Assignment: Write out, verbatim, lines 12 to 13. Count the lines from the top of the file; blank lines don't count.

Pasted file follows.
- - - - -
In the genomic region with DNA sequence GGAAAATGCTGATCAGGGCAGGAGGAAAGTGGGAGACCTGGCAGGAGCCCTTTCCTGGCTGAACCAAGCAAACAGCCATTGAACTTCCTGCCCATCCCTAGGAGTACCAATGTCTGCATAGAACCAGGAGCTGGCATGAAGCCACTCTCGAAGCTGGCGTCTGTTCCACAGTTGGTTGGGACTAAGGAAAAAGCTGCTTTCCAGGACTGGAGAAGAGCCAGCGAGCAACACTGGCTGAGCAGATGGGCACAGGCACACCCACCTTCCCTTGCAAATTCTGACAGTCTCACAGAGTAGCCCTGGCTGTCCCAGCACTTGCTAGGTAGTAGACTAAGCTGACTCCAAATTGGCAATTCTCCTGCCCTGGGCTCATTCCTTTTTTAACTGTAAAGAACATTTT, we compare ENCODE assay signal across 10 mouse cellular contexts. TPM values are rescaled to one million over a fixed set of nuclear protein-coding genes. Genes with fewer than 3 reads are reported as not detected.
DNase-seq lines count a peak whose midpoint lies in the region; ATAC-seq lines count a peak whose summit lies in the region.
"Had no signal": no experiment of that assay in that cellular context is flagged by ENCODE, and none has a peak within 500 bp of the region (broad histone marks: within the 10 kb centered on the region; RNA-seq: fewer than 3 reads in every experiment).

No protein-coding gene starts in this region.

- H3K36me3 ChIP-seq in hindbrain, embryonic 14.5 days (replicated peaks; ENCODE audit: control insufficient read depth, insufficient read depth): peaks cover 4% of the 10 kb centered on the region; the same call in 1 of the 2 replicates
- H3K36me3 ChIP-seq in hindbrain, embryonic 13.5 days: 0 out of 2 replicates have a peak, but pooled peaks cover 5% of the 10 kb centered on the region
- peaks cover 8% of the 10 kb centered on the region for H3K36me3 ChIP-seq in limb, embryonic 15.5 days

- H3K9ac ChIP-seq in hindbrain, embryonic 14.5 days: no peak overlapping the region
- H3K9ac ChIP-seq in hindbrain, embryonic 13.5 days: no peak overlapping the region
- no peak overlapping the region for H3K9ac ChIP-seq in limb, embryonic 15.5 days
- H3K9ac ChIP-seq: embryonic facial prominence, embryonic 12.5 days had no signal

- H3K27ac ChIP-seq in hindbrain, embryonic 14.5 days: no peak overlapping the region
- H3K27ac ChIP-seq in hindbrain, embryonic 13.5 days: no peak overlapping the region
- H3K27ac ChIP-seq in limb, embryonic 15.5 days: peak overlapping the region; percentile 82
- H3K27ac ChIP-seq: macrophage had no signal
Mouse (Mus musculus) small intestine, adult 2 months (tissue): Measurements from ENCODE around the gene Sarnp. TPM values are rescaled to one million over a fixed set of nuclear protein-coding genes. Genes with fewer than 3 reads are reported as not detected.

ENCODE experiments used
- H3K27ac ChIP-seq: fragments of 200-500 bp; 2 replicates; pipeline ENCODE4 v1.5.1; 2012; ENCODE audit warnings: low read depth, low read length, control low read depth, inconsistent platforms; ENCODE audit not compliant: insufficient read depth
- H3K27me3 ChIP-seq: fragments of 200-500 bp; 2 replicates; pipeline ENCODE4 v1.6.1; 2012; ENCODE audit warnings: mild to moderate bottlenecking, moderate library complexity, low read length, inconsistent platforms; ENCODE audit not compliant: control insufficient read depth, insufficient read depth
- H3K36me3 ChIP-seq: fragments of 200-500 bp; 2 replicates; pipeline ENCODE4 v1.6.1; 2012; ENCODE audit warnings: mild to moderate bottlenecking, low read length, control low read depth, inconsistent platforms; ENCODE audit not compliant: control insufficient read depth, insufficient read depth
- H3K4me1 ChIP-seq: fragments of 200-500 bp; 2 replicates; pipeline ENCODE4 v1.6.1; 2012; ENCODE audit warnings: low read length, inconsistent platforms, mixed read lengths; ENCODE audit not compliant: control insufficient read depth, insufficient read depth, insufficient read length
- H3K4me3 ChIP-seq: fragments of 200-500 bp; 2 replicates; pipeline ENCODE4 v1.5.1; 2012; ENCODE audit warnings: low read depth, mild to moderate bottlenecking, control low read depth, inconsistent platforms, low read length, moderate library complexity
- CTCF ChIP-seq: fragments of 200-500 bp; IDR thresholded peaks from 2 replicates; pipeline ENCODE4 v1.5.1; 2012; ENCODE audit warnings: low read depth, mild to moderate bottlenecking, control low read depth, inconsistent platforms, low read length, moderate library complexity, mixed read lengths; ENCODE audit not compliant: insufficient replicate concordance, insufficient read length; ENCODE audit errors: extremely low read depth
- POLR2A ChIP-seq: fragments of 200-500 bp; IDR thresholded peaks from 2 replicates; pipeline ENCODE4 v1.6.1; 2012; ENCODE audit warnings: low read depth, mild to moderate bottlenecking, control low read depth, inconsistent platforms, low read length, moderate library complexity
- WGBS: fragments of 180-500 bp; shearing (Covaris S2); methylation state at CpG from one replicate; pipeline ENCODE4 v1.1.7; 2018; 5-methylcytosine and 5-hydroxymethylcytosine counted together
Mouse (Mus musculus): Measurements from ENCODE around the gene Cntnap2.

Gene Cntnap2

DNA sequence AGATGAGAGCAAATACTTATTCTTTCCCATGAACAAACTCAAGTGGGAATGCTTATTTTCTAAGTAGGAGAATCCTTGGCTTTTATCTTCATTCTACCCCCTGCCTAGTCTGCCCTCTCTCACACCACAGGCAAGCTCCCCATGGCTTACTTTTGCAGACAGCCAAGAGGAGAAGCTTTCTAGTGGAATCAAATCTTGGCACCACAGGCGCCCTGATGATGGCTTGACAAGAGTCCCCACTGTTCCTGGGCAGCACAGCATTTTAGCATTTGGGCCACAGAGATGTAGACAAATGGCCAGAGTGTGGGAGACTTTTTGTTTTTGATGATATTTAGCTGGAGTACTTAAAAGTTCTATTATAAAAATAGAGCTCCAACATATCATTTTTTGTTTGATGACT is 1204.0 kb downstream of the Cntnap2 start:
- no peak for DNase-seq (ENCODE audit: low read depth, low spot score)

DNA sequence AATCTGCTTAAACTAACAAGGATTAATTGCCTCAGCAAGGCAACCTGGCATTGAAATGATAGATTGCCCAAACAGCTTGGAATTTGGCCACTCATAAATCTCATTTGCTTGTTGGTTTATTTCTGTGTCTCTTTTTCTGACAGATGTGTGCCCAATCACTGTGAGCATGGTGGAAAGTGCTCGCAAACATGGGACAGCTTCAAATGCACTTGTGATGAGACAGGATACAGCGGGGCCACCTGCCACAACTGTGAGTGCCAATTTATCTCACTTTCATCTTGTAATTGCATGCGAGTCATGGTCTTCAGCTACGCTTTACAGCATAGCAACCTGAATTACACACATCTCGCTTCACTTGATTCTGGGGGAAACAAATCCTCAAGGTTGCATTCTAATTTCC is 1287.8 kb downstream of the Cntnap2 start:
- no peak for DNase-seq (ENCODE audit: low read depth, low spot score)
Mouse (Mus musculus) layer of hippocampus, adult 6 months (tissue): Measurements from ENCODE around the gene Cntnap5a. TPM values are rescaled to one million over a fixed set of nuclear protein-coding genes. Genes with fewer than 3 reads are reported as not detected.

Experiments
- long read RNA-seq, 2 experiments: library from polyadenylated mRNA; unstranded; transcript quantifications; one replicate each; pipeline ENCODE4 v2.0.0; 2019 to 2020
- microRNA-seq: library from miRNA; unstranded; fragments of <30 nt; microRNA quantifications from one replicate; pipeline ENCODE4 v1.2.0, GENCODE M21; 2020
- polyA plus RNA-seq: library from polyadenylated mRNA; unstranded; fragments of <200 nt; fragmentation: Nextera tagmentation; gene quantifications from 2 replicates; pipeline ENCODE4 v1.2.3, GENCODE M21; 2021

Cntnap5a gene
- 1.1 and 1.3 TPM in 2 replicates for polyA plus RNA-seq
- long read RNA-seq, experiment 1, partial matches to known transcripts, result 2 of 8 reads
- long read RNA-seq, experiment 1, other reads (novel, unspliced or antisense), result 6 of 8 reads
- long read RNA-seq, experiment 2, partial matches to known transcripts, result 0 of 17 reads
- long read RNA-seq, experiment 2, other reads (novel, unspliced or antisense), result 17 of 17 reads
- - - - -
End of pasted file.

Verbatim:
- H3K27ac ChIP-seq in hindbrain, embryonic 14.5 days: no peak overlapping the region
- H3K27ac ChIP-seq in hindbrain, embryonic 13.5 days: no peak overlapping the region